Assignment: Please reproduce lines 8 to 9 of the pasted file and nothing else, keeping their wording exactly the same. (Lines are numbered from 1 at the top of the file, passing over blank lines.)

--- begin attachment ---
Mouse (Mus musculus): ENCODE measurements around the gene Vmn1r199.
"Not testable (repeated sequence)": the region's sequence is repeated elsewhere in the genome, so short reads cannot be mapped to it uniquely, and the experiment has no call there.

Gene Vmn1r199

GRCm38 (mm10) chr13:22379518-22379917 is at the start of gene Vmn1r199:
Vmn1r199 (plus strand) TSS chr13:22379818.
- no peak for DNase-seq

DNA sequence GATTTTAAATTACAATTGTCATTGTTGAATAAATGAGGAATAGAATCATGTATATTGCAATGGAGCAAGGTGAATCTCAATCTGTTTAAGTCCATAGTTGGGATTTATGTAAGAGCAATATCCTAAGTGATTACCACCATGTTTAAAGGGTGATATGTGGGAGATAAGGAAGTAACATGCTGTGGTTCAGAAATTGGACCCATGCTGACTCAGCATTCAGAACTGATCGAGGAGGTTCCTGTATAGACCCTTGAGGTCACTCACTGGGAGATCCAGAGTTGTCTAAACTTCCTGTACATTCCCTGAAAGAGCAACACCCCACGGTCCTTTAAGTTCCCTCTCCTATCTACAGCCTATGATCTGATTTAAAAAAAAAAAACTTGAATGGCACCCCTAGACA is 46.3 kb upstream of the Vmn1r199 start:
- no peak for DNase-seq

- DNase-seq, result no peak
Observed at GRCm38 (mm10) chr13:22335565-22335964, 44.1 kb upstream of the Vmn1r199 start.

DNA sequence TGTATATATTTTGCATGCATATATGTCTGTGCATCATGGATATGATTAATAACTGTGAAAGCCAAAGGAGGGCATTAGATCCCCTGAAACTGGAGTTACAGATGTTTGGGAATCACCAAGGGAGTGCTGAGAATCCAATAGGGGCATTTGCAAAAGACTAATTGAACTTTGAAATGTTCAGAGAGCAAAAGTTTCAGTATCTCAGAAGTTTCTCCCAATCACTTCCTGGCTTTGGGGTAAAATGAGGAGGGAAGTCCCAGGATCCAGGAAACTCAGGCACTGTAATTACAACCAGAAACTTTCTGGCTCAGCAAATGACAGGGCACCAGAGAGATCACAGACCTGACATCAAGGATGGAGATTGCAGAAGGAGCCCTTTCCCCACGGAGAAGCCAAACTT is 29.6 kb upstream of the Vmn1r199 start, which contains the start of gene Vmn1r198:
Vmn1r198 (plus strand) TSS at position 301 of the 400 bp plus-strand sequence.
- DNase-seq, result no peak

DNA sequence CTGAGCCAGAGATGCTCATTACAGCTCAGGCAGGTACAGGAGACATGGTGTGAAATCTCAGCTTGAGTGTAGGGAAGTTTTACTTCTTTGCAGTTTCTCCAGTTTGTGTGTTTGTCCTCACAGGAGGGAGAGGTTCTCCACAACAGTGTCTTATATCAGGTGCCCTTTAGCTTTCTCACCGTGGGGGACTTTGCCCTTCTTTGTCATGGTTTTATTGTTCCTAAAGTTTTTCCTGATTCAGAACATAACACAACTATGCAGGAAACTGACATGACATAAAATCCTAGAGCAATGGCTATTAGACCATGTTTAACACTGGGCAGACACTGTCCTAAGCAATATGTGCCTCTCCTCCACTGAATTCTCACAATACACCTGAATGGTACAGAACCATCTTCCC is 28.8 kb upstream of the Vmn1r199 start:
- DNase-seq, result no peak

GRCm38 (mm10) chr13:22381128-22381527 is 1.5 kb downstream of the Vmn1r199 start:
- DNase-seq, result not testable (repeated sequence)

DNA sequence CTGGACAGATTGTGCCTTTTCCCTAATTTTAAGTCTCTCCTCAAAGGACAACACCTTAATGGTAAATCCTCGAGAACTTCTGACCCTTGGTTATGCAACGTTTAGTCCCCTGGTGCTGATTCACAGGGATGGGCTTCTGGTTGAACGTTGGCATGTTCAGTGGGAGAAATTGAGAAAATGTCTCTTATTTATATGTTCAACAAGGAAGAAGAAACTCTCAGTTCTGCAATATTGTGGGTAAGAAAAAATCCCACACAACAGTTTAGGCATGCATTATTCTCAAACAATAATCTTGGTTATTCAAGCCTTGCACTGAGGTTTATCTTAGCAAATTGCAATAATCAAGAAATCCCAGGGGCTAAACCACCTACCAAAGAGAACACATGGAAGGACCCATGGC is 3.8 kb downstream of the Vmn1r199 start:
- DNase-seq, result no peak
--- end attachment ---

- no peak for DNase-seq

- DNase-seq, result no peak